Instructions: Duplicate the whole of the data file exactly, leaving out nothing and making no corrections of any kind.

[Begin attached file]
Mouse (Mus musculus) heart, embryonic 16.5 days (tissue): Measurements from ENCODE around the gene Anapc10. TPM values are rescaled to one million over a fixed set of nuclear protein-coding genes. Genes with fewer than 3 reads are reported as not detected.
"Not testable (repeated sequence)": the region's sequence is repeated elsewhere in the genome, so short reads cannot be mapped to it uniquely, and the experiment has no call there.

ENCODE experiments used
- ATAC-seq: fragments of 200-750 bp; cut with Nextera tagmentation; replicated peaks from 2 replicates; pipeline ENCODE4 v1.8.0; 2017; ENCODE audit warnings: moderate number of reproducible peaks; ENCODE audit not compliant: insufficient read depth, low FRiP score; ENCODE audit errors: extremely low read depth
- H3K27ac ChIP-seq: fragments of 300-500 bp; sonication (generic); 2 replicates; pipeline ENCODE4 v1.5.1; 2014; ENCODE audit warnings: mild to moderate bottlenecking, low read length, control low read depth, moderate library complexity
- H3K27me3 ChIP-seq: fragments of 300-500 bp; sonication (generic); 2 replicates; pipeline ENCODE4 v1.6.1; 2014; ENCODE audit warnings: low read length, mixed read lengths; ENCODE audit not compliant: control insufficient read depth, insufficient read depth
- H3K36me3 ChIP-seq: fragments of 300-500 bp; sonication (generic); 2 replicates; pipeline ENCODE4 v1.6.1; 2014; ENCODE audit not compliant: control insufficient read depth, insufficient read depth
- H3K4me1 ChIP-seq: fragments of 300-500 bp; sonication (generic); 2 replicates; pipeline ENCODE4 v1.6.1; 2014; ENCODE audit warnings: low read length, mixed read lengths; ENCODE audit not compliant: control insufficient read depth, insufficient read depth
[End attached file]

Mouse (Mus musculus) heart, embryonic 16.5 days (tissue): Measurements from ENCODE around the gene Anapc10. TPM values are rescaled to one million over a fixed set of nuclear protein-coding genes. Genes with fewer than 3 reads are reported as not detected.
"Not testable (repeated sequence)": the region's sequence is repeated elsewhere in the genome, so short reads cannot be mapped to it uniquely, and the experiment has no call there.

ENCODE experiments used
- ATAC-seq: fragments of 200-750 bp; cut with Nextera tagmentation; replicated peaks from 2 replicates; pipeline ENCODE4 v1.8.0; 2017; ENCODE audit warnings: moderate number of reproducible peaks; ENCODE audit not compliant: insufficient read depth, low FRiP score; ENCODE audit errors: extremely low read depth
- H3K27ac ChIP-seq: fragments of 300-500 bp; sonication (generic); 2 replicates; pipeline ENCODE4 v1.5.1; 2014; ENCODE audit warnings: mild to moderate bottlenecking, low read length, control low read depth, moderate library complexity
- H3K27me3 ChIP-seq: fragments of 300-500 bp; sonication (generic); 2 replicates; pipeline ENCODE4 v1.6.1; 2014; ENCODE audit warnings: low read length, mixed read lengths; ENCODE audit not compliant: control insufficient read depth, insufficient read depth
- H3K36me3 ChIP-seq: fragments of 300-500 bp; sonication (generic); 2 replicates; pipeline ENCODE4 v1.6.1; 2014; ENCODE audit not compliant: control insufficient read depth, insufficient read depth
- H3K4me1 ChIP-seq: fragments of 300-500 bp; sonication (generic); 2 replicates; pipeline ENCODE4 v1.6.1; 2014; ENCODE audit warnings: low read length, mixed read lengths; ENCODE audit not compliant: control insufficient read depth, insufficient read depth